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Med J Aust. 2009 Sep 7;191(5):249-54.

An expert-supported monitoring system for patients with chronic obstructive pulmonary disease in general practice: results of a cluster randomised controlled trial.

Author information

  • 1Department of Primary and Community Care, Centre for Family Medicine, Geriatric Care and Public Health, Radboud University Nijmegen Medical Centre, Nijmegen, The Netherlands. l.vandenbemt@elg.umcn.nl

Abstract

OBJECTIVE:

To investigate the long-term effectiveness of a general practice monitoring system with respiratory expert recommendations for general practitioners' management of patients with chronic obstructive pulmonary disease (COPD), compared with usual care.

DESIGN, SETTINGS AND PARTICIPANTS:

A multicentre randomised controlled trial of patients with COPD, clustered by general practices; 200 participants were recruited to maintain at least 75 participants per group for analysis. The trial took place from July 2005 to February 2008 in the south-western region of the Netherlands.

INTERVENTION:

Ongoing half-yearly monitoring of COPD patients with respiratory expert recommendations for the GP was compared with usual care.

MAIN OUTCOME MEASURES:

Primary outcome - Chronic Respiratory Questionnaire (CRQ) score; secondary outcomes - CRQ domain scores, generic health-related quality of life (Short-Form 12 and EuroQol-5D), breathlessness (Modified Medical Research Council score), exacerbations, and decline in forced expiratory volume in 1 second. A detailed process evaluation was performed along with the trial.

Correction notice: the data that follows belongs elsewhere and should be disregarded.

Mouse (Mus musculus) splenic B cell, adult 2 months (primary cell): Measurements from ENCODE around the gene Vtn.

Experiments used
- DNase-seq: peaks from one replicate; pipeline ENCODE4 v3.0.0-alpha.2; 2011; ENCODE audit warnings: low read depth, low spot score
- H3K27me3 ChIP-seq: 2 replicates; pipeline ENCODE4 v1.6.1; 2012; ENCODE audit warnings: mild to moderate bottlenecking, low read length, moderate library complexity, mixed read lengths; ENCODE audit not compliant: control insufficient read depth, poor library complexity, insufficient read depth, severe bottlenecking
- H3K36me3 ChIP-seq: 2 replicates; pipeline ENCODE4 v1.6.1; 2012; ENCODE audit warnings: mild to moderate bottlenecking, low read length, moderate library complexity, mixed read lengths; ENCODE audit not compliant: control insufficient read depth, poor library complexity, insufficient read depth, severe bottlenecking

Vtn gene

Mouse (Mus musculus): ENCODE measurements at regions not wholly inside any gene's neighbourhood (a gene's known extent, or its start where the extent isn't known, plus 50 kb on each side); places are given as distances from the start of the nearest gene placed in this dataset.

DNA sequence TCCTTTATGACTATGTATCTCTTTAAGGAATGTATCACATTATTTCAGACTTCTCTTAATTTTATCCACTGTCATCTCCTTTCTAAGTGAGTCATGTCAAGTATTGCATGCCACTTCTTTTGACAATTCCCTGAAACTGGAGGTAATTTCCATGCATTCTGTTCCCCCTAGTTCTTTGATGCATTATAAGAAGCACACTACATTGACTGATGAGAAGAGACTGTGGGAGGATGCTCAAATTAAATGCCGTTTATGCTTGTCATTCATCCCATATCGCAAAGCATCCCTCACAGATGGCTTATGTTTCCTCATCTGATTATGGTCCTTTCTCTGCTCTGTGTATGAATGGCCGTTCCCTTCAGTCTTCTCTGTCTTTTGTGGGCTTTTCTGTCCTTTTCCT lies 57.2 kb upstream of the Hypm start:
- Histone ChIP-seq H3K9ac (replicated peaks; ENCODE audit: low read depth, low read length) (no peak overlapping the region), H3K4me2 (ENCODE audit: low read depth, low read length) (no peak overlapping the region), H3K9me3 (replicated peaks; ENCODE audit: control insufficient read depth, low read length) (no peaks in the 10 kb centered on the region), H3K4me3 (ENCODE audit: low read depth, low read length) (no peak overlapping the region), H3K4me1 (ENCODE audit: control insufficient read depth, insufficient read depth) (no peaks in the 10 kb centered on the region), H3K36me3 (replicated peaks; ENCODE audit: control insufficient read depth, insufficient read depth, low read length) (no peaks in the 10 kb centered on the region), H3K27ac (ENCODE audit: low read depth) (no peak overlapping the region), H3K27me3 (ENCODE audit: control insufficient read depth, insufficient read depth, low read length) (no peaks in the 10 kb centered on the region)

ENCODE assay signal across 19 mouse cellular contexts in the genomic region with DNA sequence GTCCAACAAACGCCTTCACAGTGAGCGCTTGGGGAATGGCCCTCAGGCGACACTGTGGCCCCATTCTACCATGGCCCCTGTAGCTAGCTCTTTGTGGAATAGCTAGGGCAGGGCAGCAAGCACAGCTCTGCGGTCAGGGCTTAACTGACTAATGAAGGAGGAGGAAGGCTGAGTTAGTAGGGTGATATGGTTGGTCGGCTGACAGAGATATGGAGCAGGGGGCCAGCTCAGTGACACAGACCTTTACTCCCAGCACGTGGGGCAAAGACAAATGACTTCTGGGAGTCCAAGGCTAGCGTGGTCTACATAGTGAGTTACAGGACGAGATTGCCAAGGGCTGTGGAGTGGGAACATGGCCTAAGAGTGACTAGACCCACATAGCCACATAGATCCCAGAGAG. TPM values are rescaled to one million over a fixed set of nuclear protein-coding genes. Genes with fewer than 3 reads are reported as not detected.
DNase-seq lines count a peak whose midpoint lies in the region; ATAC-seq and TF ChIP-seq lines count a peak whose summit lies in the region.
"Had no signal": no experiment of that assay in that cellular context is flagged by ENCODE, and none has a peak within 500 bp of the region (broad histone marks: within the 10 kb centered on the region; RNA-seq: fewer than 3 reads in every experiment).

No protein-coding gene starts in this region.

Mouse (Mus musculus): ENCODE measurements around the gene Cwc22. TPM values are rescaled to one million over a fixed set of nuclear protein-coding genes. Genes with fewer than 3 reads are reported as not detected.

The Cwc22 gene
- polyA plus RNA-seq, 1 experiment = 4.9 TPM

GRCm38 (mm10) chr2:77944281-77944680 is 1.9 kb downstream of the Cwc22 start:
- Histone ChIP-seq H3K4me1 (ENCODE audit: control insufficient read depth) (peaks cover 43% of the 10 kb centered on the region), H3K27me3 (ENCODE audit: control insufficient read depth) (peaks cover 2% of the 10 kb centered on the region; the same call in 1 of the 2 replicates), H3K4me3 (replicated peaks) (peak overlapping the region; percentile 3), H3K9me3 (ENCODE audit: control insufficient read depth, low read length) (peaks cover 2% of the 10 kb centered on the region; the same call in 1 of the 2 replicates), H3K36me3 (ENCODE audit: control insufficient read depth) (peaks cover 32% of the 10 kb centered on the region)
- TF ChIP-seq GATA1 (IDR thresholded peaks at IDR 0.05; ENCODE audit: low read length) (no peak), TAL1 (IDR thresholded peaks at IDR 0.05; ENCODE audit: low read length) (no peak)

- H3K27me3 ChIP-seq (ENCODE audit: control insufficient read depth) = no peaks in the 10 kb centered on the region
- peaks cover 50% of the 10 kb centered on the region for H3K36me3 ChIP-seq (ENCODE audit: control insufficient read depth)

RESULTS:

Data from 170 participants were analysed. Based on repeated measurement analyses, the additional gain in CRQ score during follow-up was 0.004 points for monitoring compared with usual care (95% CI, - 0.172 to 0.180). Also, no important differences between monitoring and the usual care group were found for secondary outcomes. Half the monitoring visits resulted in disease management recommendations by a respiratory expert, and 46% of these recommendations were implemented by the GPs. Patient adherence to lifestyle recommendations was low.

CONCLUSION:

An expert-supported monitoring system for patients with COPD was not clinically effective. As patients had a pre-existing entry in the monitoring system, the population may be well regulated, with reduced room for improvement.

TRIAL REGISTRATION:

www.clinicaltrials.gov NCT00542061.

PMID:
19740044
[PubMed - indexed for MEDLINE]
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